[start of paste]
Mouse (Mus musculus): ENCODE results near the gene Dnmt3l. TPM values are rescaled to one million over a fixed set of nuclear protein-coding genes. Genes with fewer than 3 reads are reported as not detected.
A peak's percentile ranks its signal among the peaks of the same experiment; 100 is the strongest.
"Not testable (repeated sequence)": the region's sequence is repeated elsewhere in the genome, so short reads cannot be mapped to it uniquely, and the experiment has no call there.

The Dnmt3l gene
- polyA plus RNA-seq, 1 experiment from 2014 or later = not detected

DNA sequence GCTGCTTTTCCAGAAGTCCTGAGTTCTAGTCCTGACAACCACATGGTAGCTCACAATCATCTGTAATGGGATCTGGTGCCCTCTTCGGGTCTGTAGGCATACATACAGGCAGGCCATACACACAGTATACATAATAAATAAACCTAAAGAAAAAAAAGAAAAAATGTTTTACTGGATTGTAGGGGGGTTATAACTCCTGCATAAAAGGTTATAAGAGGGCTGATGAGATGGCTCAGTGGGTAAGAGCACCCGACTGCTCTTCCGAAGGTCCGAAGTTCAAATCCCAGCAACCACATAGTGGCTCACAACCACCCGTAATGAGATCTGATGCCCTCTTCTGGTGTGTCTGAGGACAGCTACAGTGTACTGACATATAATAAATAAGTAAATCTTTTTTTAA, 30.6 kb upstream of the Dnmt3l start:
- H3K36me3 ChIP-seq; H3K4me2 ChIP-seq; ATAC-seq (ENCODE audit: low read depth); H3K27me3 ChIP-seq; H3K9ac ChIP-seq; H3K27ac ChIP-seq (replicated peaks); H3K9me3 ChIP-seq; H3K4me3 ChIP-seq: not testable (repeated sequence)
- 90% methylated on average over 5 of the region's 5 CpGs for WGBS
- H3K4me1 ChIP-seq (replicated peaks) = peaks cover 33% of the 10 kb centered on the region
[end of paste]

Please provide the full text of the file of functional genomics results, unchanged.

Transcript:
Mouse (Mus musculus): ENCODE results near the gene Dnmt3l. TPM values are rescaled to one million over a fixed set of nuclear protein-coding genes. Genes with fewer than 3 reads are reported as not detected.
A peak's percentile ranks its signal among the peaks of the same experiment; 100 is the strongest.
"Not testable (repeated sequence)": the region's sequence is repeated elsewhere in the genome, so short reads cannot be mapped to it uniquely, and the experiment has no call there.

The Dnmt3l gene
- polyA plus RNA-seq, 1 experiment from 2014 or later = not detected

DNA sequence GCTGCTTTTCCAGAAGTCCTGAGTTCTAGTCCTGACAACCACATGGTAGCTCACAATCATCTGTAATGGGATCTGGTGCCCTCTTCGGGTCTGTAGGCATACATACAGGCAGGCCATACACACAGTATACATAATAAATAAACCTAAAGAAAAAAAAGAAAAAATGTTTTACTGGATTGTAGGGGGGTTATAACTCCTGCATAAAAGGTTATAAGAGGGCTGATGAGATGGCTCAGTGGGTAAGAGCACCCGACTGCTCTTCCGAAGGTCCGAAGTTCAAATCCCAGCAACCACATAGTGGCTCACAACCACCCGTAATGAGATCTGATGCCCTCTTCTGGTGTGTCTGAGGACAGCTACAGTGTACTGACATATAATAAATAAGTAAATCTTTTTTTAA, 30.6 kb upstream of the Dnmt3l start:
- H3K36me3 ChIP-seq; H3K4me2 ChIP-seq; ATAC-seq (ENCODE audit: low read depth); H3K27me3 ChIP-seq; H3K9ac ChIP-seq; H3K27ac ChIP-seq (replicated peaks); H3K9me3 ChIP-seq; H3K4me3 ChIP-seq: not testable (repeated sequence)
- 90% methylated on average over 5 of the region's 5 CpGs for WGBS
- H3K4me1 ChIP-seq (replicated peaks) = peaks cover 33% of the 10 kb centered on the region